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The aim of this study was to evaluate the impact of community health worker (CHW) training on recognition and satisfaction regarding the performance of CHWs among members of the community in Amazonas, Brazil, which is a resource-poor area underserved with regard to medical health care accessibility.
A shadow hangs over the struggle to understand the COVID-19 pandemic’s different problems – a shadow of necropolitics that puts some people and risks in the obscure background, while others are highlighted, in the foreground. Social activists and primary care professionals are working hard to help people stay safe and providing basic necessities like food, water or soap. Meanwhile, far-right protesters, some from the better-off classes who protest from the safety of their cars, but also daily workers, Uber drivers and street traders are out against the lockdown, in protests described as nearing a military coup. They want workers to get back to work, contrary to public health recommendations. The elites want the economy to be re-opened, so they can go back to profiting, while the precariously-employed are torn between the need to stay safe and the need to return to work in the absence of alternative means of survival. The question of survival marks the ‘edges’ of the pandemic. ‘Edges’ or borders (Bhattarcharya 2018) are where rights and freedoms are differentiated for different groups of people. Bordering is not only about the control of migration, or about the differences between the ‘global north’ and the ‘global south’. Bordering takes place within states, within public institutions and even within the public sphere. Brazil is rapidly becoming a front-runner in the horrible reversal of the ideal of justice playing out across the world – the last are coming first in experiencing the brunt of mass ill-being, fear, insecurity, and death. Necropolitical assumptions run through current ‘scientific’ models and conceptions of society, especially those that model society as synonymous with ‘economy’. The aggregated statistics of pandemic monitoring offer an impersonal universalizing language of a single ‘population’ or ‘economy’. Science, law and ethics are complicit when they universalize in ways that disguise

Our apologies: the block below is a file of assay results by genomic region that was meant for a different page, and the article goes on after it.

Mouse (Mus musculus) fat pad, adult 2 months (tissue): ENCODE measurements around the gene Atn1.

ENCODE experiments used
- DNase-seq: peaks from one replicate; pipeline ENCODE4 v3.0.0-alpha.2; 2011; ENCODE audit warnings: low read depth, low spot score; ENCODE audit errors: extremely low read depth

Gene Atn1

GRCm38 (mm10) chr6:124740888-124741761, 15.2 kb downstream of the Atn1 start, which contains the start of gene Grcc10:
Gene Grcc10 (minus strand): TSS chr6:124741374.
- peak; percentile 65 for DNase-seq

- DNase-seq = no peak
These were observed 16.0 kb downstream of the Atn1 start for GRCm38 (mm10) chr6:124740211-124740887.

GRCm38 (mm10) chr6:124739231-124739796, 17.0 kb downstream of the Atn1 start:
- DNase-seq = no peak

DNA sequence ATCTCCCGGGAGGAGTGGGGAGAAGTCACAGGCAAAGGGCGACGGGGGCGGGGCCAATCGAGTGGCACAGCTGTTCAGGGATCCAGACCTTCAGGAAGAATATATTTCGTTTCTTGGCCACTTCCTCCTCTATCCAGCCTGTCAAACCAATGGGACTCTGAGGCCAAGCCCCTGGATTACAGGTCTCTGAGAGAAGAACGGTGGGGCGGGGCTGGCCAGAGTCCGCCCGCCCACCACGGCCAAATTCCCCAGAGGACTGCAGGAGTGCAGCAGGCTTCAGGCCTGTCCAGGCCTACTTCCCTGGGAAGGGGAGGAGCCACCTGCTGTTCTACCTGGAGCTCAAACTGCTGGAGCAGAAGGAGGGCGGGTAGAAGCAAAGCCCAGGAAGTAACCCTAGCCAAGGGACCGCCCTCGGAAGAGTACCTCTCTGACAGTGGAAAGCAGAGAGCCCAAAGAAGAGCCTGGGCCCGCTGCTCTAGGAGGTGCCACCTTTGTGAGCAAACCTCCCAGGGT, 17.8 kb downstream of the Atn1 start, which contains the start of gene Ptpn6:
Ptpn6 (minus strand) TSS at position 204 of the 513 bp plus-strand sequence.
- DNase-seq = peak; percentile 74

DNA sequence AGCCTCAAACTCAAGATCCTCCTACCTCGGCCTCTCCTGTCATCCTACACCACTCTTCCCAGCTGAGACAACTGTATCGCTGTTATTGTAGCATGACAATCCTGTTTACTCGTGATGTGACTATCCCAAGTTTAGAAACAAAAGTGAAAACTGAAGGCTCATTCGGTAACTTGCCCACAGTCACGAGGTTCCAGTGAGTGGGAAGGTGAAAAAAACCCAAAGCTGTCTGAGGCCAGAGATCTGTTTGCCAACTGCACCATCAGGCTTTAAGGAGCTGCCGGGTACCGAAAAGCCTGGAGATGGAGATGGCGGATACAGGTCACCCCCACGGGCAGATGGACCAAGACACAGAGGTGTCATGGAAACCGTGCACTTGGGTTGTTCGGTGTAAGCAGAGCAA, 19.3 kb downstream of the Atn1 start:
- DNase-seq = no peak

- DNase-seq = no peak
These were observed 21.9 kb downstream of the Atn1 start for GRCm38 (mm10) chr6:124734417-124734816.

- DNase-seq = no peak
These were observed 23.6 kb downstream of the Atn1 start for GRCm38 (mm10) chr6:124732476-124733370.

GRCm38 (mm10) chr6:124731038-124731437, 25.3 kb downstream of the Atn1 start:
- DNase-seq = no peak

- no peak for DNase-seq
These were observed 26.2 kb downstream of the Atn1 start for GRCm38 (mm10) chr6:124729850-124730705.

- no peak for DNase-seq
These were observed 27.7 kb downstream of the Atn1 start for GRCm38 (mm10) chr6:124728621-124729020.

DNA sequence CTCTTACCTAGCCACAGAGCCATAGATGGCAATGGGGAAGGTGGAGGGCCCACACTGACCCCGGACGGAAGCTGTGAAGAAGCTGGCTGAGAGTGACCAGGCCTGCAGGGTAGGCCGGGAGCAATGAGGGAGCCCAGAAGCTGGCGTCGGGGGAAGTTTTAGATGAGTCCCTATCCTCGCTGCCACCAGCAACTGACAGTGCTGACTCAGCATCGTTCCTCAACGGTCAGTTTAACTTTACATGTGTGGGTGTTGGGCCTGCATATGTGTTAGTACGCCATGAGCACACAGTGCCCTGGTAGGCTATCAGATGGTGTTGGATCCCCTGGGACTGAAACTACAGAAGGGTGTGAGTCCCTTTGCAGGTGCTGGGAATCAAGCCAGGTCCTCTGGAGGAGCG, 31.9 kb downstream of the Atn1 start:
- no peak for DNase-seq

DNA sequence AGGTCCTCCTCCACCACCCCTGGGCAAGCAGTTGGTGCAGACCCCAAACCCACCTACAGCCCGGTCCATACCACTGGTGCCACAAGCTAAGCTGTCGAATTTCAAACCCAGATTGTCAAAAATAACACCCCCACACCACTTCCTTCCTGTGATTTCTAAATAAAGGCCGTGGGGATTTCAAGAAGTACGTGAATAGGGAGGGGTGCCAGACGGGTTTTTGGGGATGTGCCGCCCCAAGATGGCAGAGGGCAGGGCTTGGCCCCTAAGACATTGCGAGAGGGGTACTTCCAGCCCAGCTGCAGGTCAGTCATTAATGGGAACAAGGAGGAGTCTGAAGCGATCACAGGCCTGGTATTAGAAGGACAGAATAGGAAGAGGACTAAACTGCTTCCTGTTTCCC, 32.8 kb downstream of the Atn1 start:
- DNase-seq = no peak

The indigenous peoples of Brazil have long suffered from deforestation, forest fires, poisoned rivers and invasion of their lands. Now they are in danger of being wiped out by Covid-19, unless urgent measures are taken to protect them. Brazilian photographer Sebastião Salgado, who has worked in the Amazon for the past decade, and Lélia Wanick Salgado, who designs her books and exhibitions, are calling for immediate action to protect this fragile population from the risk of coronavirus carried by invaders from their lands. The appeal below is addressed to the three branches of the Brazilian State. Sebastião and Lélia ask you to sign and share.

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